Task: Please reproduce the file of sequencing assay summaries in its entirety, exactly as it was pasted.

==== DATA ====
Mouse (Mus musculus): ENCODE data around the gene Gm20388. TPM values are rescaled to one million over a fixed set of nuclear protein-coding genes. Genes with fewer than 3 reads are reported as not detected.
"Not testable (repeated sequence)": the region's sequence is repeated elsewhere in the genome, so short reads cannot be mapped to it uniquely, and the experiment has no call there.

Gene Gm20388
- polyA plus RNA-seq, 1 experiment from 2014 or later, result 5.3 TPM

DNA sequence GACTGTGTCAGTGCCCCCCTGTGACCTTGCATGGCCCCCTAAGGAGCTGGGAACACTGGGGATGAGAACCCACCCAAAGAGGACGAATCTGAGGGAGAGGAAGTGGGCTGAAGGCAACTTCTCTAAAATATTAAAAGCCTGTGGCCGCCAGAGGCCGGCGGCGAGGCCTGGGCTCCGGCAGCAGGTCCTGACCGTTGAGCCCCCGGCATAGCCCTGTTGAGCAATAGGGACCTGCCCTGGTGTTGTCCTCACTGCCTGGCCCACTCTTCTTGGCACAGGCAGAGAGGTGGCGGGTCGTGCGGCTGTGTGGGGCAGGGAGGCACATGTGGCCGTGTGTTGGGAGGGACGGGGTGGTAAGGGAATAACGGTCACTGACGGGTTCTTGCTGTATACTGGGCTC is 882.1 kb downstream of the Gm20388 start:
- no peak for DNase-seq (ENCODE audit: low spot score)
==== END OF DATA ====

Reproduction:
Mouse (Mus musculus): ENCODE data around the gene Gm20388. TPM values are rescaled to one million over a fixed set of nuclear protein-coding genes. Genes with fewer than 3 reads are reported as not detected.
"Not testable (repeated sequence)": the region's sequence is repeated elsewhere in the genome, so short reads cannot be mapped to it uniquely, and the experiment has no call there.

Gene Gm20388
- polyA plus RNA-seq, 1 experiment from 2014 or later, result 5.3 TPM

DNA sequence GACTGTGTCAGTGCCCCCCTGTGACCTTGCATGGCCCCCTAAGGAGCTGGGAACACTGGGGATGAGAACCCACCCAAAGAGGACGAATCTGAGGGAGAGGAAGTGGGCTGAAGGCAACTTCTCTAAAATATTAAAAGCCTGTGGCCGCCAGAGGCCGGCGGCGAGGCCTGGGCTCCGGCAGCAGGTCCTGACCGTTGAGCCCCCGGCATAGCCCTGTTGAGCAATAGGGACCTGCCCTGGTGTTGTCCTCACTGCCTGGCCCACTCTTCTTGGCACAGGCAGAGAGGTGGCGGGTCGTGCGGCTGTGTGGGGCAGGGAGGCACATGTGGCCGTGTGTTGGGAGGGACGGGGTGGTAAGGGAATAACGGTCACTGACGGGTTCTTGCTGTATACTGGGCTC is 882.1 kb downstream of the Gm20388 start:
- no peak for DNase-seq (ENCODE audit: low spot score)